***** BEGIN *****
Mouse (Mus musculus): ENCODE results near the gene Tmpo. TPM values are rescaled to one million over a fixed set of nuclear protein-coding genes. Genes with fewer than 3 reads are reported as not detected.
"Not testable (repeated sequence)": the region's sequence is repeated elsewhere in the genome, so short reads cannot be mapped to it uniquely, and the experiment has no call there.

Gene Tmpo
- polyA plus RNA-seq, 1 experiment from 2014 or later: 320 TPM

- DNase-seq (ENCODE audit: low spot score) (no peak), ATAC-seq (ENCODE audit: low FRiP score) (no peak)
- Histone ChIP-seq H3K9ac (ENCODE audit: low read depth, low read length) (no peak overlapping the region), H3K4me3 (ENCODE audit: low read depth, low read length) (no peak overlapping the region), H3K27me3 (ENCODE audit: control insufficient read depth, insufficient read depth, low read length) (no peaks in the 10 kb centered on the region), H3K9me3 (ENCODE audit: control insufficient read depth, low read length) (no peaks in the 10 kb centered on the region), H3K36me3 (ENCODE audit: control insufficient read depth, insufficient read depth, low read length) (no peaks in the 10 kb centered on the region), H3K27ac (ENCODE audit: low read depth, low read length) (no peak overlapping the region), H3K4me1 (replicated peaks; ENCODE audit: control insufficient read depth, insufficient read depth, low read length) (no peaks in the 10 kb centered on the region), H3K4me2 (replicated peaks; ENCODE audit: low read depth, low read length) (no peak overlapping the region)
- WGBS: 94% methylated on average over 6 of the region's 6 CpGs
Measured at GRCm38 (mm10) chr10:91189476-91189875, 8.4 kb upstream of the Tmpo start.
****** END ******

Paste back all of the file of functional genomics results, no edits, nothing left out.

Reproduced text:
Mouse (Mus musculus): ENCODE results near the gene Tmpo. TPM values are rescaled to one million over a fixed set of nuclear protein-coding genes. Genes with fewer than 3 reads are reported as not detected.
"Not testable (repeated sequence)": the region's sequence is repeated elsewhere in the genome, so short reads cannot be mapped to it uniquely, and the experiment has no call there.

Gene Tmpo
- polyA plus RNA-seq, 1 experiment from 2014 or later: 320 TPM

- DNase-seq (ENCODE audit: low spot score) (no peak), ATAC-seq (ENCODE audit: low FRiP score) (no peak)
- Histone ChIP-seq H3K9ac (ENCODE audit: low read depth, low read length) (no peak overlapping the region), H3K4me3 (ENCODE audit: low read depth, low read length) (no peak overlapping the region), H3K27me3 (ENCODE audit: control insufficient read depth, insufficient read depth, low read length) (no peaks in the 10 kb centered on the region), H3K9me3 (ENCODE audit: control insufficient read depth, low read length) (no peaks in the 10 kb centered on the region), H3K36me3 (ENCODE audit: control insufficient read depth, insufficient read depth, low read length) (no peaks in the 10 kb centered on the region), H3K27ac (ENCODE audit: low read depth, low read length) (no peak overlapping the region), H3K4me1 (replicated peaks; ENCODE audit: control insufficient read depth, insufficient read depth, low read length) (no peaks in the 10 kb centered on the region), H3K4me2 (replicated peaks; ENCODE audit: low read depth, low read length) (no peak overlapping the region)
- WGBS: 94% methylated on average over 6 of the region's 6 CpGs
Measured at GRCm38 (mm10) chr10:91189476-91189875, 8.4 kb upstream of the Tmpo start.